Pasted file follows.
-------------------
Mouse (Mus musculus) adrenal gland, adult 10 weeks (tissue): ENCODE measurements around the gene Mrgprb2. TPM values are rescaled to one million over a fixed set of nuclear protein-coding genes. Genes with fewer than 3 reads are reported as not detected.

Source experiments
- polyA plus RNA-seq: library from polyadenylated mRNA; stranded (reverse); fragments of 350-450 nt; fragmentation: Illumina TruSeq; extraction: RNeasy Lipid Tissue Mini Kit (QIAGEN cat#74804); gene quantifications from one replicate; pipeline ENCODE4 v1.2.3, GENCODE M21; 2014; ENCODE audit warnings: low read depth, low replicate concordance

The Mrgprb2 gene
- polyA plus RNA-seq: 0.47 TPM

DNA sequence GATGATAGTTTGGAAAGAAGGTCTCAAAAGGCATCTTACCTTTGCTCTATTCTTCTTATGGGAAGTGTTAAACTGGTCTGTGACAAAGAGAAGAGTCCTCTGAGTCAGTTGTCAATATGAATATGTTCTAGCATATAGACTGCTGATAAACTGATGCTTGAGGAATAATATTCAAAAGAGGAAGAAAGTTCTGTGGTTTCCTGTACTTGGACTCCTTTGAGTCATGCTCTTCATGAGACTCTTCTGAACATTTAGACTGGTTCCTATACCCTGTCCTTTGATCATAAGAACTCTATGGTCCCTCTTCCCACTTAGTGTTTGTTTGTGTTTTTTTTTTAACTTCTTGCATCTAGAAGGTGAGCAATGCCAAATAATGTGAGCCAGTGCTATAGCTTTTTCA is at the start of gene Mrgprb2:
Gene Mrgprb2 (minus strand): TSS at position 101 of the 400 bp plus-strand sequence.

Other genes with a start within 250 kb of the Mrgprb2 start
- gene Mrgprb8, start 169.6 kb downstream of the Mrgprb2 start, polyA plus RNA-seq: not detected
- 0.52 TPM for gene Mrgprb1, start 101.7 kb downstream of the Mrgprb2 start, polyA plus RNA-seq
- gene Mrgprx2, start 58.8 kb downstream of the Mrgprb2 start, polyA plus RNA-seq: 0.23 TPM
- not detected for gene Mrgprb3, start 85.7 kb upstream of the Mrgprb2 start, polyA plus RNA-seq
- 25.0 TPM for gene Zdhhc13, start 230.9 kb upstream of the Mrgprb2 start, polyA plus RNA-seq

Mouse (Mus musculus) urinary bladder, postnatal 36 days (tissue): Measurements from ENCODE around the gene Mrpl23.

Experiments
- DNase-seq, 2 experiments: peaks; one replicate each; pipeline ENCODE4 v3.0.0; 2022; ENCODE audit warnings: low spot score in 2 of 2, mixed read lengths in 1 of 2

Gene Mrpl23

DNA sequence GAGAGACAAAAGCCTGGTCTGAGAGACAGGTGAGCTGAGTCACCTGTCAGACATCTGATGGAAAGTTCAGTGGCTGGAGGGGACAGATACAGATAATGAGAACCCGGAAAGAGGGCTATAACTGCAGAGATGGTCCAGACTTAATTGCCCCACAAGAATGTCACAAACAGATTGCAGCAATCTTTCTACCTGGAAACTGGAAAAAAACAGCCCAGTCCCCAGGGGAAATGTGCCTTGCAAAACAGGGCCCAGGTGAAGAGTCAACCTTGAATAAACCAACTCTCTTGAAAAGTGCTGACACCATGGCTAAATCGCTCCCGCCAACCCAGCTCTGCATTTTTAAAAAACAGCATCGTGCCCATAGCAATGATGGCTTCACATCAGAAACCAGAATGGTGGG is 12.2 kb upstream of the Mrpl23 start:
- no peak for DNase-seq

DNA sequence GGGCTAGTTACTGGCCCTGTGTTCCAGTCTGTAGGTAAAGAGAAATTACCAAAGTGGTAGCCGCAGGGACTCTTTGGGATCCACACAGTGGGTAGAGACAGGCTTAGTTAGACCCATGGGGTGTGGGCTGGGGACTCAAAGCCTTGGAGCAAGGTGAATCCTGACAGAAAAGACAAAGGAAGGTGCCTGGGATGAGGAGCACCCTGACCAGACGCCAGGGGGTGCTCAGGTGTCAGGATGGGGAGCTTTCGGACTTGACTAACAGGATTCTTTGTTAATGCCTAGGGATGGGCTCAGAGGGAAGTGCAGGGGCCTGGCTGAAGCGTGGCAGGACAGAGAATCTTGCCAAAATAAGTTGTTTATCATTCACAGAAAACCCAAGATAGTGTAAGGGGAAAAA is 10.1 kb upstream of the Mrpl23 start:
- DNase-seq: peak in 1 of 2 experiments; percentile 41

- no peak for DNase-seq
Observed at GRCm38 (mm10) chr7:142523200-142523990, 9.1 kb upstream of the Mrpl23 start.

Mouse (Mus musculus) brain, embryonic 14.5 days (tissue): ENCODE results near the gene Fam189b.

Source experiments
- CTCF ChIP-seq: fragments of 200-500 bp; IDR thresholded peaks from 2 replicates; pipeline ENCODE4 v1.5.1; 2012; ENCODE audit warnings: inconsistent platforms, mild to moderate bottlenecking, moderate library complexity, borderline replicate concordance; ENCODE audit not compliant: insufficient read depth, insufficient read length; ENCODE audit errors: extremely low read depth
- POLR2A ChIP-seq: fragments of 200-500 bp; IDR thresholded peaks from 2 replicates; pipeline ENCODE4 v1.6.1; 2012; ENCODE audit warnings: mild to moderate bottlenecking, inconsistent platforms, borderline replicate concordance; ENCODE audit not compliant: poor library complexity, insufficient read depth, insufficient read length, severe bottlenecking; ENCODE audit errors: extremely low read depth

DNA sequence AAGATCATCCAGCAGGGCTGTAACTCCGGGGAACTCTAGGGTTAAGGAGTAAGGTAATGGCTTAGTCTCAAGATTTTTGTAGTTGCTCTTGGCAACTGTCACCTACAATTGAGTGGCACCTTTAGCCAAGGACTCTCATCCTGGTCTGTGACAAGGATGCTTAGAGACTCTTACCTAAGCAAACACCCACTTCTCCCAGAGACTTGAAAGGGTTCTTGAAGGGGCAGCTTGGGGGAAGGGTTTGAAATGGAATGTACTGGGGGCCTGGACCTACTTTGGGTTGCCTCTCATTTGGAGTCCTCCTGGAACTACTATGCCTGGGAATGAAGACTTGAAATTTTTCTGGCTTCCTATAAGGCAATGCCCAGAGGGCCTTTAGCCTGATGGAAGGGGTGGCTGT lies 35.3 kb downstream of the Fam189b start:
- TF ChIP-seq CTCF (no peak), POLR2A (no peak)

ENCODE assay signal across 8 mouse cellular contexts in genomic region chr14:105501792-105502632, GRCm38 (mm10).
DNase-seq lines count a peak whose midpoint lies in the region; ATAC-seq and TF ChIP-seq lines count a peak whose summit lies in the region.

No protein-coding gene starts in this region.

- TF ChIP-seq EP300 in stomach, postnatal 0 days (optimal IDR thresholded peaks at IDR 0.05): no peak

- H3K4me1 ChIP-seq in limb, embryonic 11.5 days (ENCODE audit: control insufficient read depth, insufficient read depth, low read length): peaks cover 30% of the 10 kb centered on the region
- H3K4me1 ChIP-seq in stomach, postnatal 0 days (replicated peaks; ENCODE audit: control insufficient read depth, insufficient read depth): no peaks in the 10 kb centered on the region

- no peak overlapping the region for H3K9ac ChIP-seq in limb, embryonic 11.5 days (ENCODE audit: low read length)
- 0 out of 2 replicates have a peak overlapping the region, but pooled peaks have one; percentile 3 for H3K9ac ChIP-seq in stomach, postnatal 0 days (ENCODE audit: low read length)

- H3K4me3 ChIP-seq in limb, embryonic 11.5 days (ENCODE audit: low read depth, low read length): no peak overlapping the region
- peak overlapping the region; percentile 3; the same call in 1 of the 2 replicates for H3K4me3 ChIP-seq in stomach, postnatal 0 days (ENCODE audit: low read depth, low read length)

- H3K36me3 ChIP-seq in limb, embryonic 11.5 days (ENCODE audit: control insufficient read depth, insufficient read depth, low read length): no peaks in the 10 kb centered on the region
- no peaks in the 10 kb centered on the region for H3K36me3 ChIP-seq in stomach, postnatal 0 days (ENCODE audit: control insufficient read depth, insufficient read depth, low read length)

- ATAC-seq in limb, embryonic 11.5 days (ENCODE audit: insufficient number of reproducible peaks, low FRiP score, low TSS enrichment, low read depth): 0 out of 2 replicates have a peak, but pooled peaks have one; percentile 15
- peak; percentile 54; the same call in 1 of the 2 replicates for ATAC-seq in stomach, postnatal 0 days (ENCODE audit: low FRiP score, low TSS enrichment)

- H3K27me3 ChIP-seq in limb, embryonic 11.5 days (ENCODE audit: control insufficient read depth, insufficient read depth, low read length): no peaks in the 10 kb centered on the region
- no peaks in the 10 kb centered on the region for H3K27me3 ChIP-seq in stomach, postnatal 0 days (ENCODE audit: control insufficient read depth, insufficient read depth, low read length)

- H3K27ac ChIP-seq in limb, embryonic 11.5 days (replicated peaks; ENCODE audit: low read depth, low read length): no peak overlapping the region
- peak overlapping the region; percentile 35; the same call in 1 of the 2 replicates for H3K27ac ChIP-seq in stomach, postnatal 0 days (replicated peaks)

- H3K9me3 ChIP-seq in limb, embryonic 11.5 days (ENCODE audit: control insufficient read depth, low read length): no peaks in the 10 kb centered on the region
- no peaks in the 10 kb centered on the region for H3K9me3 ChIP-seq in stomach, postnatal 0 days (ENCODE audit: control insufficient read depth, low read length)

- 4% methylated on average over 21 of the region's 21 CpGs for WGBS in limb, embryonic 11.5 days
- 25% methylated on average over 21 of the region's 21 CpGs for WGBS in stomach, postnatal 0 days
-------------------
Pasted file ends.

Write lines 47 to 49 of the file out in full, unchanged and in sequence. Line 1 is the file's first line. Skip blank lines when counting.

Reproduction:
- peak overlapping the region; percentile 35; the same call in 1 of the 2 replicates for H3K27ac ChIP-seq in stomach, postnatal 0 days (replicated peaks)

- H3K9me3 ChIP-seq in limb, embryonic 11.5 days (ENCODE audit: control insufficient read depth, low read length): no peaks in the 10 kb centered on the region
- no peaks in the 10 kb centered on the region for H3K9me3 ChIP-seq in stomach, postnatal 0 days (ENCODE audit: control insufficient read depth, low read length)